Drama theatres to reopen in Pune: Producers face a challenge to put together team of backstage artists
The decision of the state government to reopen cinema halls and drama theatres after October 22 has sparked enthusiasm among the theatre industry. However, bringing the drama on the stage isn’t a cakewalk for the producers.
As the theatres and auditoriums are set to reopen, after the second Covid-19 wave, drama and show producers are facing a hurdle in putting together the team of artists, especially backstage artists who have gone back to their hometown or have taken up odd jobs during the lockdown.
The theatre industry is also eagerly waiting for the standard operating procedure (SoPs) which is likely to be declared by the state government soon.
“After the government announced that theatres and auditoriums would reopen we have geared up for a new beginning. We have contacted the artists and backstage artists such as technicians, costume makers, make up artists, light and sound managers among others. But many of the backstage artists replied that they have gone back to their hometown or have taken up odd jobs because of the unemployment during the lockdown,” said Mohan Kulkarni, head of the Manoranjan group, which produces dramas.
Covid-19 curbs snatched away the employment of many backstage artists and folk artists as well.
“Many of them started to work as security personnel or put up some vegetable stall. There is still no certainty,” said Sunil Mahajan, president of Akhil Bharatiya Marathi Natya Parishad, Kothrud branch.
On September 25, Chief Minister Uddhav Thackeray announced that theatres and auditoriums would reopen after October 22, while observing all Covid-19 safety protocols. He also announced that the SoPs were under being designed and would be declared soon. However, the government hasn’t yet published the SoPs and stakeholders in the theatre industry have demanded to release the SOPs soon.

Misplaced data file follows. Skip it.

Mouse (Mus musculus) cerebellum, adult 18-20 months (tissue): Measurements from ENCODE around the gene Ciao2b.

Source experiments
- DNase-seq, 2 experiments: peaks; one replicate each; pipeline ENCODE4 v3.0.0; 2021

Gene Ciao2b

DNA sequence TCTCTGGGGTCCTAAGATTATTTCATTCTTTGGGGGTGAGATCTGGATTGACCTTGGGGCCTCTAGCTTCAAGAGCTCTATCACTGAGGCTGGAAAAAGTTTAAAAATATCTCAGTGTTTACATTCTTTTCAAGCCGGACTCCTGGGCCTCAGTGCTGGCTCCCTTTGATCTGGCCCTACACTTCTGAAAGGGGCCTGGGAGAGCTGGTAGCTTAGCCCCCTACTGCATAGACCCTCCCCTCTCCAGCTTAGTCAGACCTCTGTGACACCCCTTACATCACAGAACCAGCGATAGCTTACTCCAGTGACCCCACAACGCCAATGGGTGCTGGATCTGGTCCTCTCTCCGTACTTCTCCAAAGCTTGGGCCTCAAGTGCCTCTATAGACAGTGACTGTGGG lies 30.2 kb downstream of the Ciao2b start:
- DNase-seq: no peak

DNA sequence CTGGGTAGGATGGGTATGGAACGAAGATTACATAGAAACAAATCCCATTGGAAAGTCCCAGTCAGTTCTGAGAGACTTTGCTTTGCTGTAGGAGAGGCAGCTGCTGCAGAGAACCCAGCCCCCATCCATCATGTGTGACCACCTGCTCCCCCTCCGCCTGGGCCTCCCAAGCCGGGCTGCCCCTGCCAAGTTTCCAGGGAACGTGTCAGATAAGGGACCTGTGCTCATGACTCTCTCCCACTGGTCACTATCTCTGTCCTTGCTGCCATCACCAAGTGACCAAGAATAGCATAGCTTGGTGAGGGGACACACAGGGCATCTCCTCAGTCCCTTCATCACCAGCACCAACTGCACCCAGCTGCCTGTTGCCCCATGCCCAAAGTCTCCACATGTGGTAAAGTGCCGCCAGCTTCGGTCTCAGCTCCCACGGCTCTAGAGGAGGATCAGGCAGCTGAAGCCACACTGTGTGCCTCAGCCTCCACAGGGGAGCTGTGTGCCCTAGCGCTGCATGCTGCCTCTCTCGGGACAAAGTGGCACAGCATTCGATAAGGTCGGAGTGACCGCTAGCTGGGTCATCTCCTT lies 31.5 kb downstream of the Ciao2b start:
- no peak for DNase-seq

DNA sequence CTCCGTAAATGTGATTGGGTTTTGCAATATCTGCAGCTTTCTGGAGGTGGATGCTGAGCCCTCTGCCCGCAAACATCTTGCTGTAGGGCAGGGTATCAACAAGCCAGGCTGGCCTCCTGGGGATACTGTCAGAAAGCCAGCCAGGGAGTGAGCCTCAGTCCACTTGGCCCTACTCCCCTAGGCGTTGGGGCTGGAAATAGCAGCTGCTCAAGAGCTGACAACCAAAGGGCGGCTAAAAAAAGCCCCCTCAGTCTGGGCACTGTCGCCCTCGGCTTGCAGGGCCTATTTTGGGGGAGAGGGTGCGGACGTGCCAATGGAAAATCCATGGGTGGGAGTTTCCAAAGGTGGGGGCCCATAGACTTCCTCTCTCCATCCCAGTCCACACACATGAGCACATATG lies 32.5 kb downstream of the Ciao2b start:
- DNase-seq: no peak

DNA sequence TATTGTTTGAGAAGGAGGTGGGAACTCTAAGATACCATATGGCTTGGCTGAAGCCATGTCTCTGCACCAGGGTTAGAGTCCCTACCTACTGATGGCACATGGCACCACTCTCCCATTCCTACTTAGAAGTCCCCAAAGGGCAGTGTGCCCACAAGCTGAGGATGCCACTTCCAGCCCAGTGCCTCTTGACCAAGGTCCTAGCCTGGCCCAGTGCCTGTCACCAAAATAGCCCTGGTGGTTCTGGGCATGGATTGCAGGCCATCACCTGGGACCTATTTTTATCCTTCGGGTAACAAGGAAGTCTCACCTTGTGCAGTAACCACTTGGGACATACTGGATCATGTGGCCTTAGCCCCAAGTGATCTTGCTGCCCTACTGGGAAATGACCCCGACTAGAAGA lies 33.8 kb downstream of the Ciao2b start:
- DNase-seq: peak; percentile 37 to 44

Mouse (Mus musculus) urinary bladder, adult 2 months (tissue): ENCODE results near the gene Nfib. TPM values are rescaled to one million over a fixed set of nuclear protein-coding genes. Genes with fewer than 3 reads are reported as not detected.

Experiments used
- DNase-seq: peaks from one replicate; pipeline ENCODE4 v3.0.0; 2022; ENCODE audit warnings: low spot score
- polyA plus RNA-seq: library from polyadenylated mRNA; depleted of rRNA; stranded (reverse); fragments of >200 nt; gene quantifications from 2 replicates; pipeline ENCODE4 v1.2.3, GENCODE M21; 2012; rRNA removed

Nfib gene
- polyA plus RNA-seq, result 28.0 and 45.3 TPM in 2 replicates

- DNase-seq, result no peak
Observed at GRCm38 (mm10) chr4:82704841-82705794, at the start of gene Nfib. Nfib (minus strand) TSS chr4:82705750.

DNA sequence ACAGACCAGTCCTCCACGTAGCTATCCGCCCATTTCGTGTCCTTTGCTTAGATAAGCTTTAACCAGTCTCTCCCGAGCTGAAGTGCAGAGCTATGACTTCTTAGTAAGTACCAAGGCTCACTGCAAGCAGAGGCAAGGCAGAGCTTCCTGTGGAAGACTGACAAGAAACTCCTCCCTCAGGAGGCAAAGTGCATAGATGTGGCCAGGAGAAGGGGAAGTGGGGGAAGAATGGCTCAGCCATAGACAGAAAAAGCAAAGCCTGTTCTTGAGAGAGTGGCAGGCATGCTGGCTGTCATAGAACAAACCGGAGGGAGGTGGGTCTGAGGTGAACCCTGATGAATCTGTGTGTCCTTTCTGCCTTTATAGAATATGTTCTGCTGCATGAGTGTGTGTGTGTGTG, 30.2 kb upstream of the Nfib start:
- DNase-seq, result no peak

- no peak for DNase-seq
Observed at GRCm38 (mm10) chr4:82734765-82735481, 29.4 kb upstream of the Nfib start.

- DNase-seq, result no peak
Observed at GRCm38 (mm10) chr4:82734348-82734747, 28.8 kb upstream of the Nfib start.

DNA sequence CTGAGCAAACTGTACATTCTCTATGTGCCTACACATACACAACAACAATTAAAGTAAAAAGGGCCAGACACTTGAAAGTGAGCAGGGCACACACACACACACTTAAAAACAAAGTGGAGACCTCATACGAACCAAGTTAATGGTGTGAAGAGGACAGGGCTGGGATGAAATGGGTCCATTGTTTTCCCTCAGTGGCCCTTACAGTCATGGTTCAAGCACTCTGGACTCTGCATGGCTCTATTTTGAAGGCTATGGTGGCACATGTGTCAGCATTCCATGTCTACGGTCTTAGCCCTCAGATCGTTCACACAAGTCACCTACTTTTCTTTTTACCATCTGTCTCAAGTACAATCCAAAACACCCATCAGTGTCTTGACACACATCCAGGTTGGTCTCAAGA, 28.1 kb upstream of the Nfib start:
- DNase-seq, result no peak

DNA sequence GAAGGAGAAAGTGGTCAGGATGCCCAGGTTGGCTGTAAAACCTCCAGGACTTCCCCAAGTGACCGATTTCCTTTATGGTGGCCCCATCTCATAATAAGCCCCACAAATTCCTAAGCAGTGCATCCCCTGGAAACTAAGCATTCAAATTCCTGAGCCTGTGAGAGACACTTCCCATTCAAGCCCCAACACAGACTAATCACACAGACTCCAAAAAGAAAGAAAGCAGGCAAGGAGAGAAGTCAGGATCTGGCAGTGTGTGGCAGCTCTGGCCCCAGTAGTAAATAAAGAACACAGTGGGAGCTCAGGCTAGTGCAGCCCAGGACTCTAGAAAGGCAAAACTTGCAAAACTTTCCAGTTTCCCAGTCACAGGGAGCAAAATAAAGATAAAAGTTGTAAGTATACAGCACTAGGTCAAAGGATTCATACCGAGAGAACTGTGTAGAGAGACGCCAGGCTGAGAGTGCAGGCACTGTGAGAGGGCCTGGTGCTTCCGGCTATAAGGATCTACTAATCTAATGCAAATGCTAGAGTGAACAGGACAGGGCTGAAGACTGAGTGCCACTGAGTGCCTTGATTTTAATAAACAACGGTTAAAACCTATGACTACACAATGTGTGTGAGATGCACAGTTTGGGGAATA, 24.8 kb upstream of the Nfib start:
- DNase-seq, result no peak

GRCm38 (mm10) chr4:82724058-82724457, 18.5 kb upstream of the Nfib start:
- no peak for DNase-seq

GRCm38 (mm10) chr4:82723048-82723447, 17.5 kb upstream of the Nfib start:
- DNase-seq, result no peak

“Our planning will depend on the rules set by the state government. We are eagerly waiting for the SoPs. Unless the picture is clear we cannot plan the shows. They have to be viable for us as well. There should not be a cap of 50% operational capacity. If only the fully vaccinated audience or the artists are allowed then I am not sure how it would work out,” said Bhagyashree Desai, drama producer.
“The theatres and auditoriums are first to be closed and last to reopen. Corporations should reduce the rent for a play,” she said.
The producers predicted that entirely new shows and plays are unlikely to come on the stage in near future. “Because of the uncertainty, nobody would take a new project in the hand. Everyone would like to wait and watch for a while and then start working on a new project,” said Kulkarni.
There is also scepticism about the response from the audience. “Even if theatres reopen and shows are set to be presented, business depends on how many people would turn up to watch. This remains a concern. But we would like to hope for the best,” said Mahajan.